Here are the five economic reports that shape the markets.

Consumer Price Index

The index, the most widely used indicator of inflation, measures the weighted average of prices of a basket of goods and services. It is computed by getting price changes for every item in the basket and averaging them. Changes in the CPI are used to evaluate price changes relative to the cost of living. When CPI largely rises in a short time period, there is inflation. Conversely, when it hugely declines, deflation is taking place.

CPI, reflecting the purchasing power of consumers, is also used to adjust Medicare, pensions, and other cost of living gauges, as well as certain Treasury rates.

Fed Announcements

All eyes and ears are on the Federal Reserve, especially during their policy meeting or when they release the minutes of their recent meeting. Traders monitor any rate announcements, quantitative easing, and the like. In most cases, any new information from the central bank enormously affects the market.

Nonfarm Payroll

Released every first Friday of the month, the nonfarm payroll represents the total number of paid US workers, excluding employees in the government, farms, nonprofit organizations, and private households.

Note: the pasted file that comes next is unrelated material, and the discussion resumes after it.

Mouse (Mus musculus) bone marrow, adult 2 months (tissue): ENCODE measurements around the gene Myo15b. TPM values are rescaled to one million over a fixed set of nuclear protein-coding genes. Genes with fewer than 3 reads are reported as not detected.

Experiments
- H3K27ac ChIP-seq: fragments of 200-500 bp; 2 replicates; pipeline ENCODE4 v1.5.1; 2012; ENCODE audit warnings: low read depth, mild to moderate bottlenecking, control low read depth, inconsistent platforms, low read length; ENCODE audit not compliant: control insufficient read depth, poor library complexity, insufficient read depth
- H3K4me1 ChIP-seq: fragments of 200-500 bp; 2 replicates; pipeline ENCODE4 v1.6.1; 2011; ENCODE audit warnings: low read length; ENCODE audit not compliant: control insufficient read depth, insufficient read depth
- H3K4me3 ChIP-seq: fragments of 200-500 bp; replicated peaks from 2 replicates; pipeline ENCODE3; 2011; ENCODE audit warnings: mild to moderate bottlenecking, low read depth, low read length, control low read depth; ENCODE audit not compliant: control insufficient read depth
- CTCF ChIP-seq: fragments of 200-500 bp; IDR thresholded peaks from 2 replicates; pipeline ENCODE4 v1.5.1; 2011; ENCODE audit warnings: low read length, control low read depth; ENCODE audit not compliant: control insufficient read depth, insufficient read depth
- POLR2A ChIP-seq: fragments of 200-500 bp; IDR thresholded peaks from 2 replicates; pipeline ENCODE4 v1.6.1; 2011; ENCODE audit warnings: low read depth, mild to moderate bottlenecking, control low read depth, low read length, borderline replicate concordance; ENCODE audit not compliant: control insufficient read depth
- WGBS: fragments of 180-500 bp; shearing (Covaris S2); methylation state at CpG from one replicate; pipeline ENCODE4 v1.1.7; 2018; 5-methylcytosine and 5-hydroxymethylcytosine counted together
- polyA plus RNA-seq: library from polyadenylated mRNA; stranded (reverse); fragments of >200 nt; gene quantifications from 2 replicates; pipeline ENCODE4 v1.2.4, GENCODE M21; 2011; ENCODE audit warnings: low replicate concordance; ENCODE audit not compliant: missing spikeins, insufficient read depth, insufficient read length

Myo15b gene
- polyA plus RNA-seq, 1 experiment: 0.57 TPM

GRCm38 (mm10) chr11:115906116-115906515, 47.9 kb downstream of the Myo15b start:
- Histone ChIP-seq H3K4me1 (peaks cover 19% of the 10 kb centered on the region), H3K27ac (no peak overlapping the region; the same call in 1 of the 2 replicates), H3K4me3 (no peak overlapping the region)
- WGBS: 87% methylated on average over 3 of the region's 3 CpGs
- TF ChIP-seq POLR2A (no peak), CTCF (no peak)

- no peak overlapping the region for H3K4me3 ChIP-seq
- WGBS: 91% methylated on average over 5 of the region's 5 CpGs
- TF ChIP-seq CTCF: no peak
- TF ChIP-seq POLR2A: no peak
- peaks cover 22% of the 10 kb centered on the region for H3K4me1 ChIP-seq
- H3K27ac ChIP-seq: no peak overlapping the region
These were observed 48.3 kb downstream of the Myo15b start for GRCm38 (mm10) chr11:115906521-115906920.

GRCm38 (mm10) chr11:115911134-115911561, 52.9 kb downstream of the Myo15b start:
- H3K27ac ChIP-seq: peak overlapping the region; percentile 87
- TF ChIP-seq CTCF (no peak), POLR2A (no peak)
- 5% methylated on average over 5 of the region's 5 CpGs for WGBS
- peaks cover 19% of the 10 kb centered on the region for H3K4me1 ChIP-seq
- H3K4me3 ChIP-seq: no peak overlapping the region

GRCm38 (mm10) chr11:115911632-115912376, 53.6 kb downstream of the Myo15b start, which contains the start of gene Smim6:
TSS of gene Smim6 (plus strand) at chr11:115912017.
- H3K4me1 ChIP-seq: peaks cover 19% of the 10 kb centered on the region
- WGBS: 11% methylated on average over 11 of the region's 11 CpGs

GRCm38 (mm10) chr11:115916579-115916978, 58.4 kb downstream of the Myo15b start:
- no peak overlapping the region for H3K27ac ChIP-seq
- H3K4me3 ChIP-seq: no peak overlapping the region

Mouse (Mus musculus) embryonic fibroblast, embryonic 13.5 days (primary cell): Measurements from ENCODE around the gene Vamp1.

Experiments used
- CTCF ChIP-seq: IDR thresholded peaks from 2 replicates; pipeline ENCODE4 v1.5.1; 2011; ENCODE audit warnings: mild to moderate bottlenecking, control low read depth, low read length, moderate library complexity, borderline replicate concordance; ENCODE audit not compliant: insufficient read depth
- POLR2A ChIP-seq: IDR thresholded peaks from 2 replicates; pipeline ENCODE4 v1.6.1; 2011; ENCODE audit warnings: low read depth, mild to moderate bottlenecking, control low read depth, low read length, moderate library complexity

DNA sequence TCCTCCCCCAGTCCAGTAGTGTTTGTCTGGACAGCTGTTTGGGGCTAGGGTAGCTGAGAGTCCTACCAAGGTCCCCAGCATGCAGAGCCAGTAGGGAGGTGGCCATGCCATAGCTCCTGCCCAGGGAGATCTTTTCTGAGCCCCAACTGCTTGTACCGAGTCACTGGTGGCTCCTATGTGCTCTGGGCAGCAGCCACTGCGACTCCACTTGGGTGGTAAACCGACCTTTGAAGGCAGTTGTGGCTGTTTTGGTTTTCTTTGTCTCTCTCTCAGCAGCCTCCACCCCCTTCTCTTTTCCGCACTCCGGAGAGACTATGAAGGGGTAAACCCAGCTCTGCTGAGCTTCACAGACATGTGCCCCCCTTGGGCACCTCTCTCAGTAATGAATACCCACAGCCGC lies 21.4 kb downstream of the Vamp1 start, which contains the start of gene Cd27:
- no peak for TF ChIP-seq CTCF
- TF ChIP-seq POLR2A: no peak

The unemployment rate is reported alongside the NFP report. Economists, investors, and the government look into both figures to assess the overall condition of the American economy. Although some doubt the credibility of the data, the two reports can make the market move in any direction. Market participants, especially those in the currency market and the stock market, often anticipate its movement days before the data release.

Producer Price Index

The PPI gauges the average price for selling products, reflecting the health of the wholesale or producer market. Looking from a seller’s point of view, what a buyer pays for a product against what a seller receives is not the same due to distribution costs, government subsidies, and sales and excise taxes. Since the index is issued only a few days before the CPI, traders consider this data a predictor of the CPI as producers who are paying higher prices will pass it on to the consumers.

S&P/Case-Shiller Home Price Indices

The index trails the changes in home prices in the United States, which are based on a constant level of data on properties that have undergone at least two arm’s length transaction. Case-Shiller measures the average selling prices of houses in different areas of the country and the national average.

The data, reflecting the overall state of the real estate market, is used by the Chicago Mercantile Exchange for pricing housing futures and options. However, some investors stipulate the index is an inaccurate representation of home prices. Some markets, including Los Angeles and New York City, are so colossal that more than one real estate market may be present.